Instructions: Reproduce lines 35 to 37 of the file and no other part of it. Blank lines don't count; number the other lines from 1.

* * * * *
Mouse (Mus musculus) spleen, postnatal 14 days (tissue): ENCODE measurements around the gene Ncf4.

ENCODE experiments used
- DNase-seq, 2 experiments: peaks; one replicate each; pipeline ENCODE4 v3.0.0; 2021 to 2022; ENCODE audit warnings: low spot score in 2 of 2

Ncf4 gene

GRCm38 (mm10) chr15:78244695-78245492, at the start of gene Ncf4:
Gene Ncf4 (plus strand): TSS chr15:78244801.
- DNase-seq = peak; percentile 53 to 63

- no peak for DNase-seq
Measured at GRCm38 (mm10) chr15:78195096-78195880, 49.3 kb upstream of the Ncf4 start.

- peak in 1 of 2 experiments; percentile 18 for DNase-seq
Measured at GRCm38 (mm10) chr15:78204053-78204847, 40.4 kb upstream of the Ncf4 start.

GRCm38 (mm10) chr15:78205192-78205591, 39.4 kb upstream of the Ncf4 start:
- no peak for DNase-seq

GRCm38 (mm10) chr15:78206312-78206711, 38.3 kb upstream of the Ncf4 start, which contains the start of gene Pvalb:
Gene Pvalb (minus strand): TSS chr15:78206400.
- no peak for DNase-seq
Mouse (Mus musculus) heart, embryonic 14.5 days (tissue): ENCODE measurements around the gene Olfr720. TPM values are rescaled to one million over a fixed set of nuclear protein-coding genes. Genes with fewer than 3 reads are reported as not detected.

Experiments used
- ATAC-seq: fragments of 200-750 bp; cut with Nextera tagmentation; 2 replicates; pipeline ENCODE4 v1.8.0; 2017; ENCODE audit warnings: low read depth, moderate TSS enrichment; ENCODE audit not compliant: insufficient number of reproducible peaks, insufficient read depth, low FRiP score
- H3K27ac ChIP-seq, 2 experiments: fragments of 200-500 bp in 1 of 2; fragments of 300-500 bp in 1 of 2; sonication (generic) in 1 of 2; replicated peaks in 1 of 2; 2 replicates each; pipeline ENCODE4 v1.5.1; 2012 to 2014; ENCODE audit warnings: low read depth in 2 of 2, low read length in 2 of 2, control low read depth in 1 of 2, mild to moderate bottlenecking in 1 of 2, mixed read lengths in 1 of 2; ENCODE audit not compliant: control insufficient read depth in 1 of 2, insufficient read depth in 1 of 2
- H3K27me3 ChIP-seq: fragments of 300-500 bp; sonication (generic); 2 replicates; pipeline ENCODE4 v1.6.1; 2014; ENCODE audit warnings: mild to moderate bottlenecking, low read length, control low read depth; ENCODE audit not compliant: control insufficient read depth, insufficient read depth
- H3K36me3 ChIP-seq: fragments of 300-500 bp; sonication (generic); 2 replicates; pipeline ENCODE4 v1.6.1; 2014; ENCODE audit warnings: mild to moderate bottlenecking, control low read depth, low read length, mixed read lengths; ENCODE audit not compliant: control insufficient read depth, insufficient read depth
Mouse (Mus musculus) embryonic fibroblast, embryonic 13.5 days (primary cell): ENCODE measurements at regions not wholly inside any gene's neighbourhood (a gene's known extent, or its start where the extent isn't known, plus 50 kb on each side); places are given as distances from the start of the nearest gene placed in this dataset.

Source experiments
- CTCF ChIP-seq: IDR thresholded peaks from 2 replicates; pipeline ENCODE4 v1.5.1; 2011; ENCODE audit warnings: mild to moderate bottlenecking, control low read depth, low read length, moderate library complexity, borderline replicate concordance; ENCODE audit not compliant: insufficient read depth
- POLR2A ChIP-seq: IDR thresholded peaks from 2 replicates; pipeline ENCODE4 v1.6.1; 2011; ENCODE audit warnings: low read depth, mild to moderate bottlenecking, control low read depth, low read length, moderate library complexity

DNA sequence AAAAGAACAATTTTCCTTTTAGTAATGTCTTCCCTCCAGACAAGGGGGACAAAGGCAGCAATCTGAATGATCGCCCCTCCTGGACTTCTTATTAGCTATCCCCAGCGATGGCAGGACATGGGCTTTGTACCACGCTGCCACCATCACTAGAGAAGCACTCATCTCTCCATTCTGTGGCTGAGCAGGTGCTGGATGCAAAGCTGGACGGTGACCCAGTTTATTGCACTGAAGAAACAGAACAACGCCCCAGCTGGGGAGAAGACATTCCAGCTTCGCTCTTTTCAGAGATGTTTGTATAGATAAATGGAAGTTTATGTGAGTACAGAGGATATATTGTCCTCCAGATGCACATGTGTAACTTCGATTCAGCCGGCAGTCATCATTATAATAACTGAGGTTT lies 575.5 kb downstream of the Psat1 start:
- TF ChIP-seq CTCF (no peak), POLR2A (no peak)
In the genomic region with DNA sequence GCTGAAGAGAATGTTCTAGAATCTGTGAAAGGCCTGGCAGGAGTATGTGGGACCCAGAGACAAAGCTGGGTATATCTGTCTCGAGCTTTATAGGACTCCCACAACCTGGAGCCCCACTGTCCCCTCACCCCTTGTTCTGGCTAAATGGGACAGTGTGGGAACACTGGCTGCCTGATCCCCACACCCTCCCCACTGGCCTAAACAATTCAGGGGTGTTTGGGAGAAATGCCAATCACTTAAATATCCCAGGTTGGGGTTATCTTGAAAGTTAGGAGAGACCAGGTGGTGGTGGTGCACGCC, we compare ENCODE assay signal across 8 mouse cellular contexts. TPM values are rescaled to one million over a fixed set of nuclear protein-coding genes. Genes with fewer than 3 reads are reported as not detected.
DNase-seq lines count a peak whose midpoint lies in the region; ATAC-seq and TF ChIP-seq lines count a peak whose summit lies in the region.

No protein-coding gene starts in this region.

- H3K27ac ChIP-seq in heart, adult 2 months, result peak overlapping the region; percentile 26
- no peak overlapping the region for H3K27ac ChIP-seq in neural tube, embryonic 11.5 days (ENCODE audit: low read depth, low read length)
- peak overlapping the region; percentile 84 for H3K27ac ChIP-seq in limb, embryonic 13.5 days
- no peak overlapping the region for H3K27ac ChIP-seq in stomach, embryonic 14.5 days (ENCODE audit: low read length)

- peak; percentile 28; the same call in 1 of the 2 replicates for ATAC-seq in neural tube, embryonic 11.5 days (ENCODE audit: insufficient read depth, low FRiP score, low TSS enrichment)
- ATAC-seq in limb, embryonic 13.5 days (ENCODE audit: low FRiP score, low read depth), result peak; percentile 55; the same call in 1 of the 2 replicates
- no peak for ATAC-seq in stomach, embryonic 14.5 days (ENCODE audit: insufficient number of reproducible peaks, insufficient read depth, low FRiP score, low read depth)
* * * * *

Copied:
- no peak overlapping the region for H3K27ac ChIP-seq in stomach, embryonic 14.5 days (ENCODE audit: low read length)

- peak; percentile 28; the same call in 1 of the 2 replicates for ATAC-seq in neural tube, embryonic 11.5 days (ENCODE audit: insufficient read depth, low FRiP score, low TSS enrichment)
- ATAC-seq in limb, embryonic 13.5 days (ENCODE audit: low FRiP score, low read depth), result peak; percentile 55; the same call in 1 of the 2 replicates